First, I am aware that primacy of the conscience DOES NOT mean that one can divert from Catholic teaching whenever one sees fit. I read a few articles regarding conscience primacy a couple days ago and it merely confirmed what I already knew about it. Catholics should ultimately follow their honest conscience before church teaching. If your conscience tells you a certain behavior is intrinsically wrong, you must follow your conscience, even if you’re incorrect with regards to what it is telling you. However, this usually if not always applies to situations where behaving in a way your conscience tells you you should often comes in conflict with church teaching.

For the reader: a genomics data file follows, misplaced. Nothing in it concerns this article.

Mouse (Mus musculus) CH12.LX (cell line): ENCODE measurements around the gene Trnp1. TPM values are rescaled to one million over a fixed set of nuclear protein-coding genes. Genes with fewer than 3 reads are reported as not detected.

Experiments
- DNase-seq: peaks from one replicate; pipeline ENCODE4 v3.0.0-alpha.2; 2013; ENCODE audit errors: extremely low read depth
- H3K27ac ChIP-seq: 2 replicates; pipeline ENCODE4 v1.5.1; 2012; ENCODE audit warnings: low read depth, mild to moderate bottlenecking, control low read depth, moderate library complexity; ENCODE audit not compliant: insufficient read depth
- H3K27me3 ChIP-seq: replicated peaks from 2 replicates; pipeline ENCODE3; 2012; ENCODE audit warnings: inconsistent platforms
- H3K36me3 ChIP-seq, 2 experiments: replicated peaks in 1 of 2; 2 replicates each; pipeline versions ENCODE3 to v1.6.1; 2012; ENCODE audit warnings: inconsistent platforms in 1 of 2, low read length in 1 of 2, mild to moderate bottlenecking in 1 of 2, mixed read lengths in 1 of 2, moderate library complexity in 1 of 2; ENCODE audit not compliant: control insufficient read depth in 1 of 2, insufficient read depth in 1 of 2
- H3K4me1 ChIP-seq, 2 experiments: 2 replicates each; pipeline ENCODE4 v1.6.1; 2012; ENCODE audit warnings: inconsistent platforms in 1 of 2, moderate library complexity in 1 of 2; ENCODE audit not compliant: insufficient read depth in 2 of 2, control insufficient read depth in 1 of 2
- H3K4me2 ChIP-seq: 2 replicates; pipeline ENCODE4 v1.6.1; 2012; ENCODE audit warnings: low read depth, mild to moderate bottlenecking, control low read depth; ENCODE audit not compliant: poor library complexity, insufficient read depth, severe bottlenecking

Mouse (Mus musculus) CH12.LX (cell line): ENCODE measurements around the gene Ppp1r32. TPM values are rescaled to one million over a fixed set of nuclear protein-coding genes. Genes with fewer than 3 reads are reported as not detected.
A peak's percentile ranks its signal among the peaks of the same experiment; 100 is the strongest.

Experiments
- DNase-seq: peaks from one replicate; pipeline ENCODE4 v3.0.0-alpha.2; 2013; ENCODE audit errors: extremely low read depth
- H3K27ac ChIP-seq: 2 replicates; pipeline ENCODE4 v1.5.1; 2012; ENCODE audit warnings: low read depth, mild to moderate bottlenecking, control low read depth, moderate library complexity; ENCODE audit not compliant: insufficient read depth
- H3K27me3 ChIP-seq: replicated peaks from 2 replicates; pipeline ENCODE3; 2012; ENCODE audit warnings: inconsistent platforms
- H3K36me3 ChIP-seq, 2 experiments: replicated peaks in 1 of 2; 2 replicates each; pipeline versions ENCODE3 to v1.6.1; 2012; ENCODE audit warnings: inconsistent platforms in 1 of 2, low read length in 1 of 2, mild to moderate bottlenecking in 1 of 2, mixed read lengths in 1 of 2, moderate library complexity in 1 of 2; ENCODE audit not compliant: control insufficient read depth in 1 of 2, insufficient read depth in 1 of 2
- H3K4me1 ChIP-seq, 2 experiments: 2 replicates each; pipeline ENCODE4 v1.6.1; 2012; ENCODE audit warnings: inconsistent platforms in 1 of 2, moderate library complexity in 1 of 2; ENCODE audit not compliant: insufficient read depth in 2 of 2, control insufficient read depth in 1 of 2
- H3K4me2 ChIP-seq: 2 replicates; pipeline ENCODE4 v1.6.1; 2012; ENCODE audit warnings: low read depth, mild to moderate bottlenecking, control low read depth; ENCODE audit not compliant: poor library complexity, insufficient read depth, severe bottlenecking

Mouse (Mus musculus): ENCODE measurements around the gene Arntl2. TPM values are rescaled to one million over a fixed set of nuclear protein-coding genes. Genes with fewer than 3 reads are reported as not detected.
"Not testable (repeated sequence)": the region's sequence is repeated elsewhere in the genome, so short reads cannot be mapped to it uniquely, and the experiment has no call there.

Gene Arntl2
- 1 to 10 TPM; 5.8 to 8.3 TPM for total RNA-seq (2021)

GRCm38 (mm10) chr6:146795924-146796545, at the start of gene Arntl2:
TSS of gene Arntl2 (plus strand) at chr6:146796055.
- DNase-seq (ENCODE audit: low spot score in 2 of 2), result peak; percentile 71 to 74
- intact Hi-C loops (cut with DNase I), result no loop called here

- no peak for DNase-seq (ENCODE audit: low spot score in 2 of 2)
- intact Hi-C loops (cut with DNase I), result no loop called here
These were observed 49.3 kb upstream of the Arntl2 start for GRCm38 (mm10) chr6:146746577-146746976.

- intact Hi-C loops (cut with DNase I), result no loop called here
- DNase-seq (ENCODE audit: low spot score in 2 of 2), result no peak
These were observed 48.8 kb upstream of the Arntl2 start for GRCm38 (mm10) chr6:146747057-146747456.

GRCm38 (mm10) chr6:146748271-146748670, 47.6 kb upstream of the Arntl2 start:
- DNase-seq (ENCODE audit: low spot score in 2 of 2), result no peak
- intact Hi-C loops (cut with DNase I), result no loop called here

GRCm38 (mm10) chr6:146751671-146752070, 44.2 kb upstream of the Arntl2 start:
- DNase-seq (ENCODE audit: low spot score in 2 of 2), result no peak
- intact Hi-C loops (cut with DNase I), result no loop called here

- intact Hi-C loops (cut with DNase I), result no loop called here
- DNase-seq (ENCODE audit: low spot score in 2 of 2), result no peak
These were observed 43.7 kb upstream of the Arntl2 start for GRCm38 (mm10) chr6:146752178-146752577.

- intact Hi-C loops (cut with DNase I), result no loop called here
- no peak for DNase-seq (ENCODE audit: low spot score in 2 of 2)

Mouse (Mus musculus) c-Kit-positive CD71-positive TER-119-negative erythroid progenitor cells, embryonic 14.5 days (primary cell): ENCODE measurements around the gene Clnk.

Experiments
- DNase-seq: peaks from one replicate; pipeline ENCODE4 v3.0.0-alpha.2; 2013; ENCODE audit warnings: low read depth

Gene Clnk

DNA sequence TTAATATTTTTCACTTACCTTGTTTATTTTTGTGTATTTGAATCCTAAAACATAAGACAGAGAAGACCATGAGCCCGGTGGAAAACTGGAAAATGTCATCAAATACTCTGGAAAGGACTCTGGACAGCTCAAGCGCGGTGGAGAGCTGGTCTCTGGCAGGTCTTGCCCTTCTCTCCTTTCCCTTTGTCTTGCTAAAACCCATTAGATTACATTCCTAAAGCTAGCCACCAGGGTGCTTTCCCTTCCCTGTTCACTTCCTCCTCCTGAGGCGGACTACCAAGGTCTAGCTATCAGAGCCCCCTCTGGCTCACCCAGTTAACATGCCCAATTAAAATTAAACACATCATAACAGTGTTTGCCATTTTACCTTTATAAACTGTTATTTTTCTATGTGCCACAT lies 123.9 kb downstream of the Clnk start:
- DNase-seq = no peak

That said, this is my question.
So, as far as I’m concerned, the Catholic church does not forbid eating meat (except on certain occasions) like other Christian faiths (such as Seventh-Day Adventism) or other religions althogether (such as Jainism). That said, a Catholic may eat animals if it isn’t Friday or Lent. However, if a Catholic eventually comes to the conclusion, for example, that animals can feel both emotional and physical pain and therefore humans shouldn’t eat them, does that mean that the Catholic necessarily must follow his or her conscience and become an ethical vegetarian, even if the church isn’t opposed to meat-eating?
Of course, this could apply to virtually any other non-Christian social issue; I just feel as if ethical vegetarianism is the best example.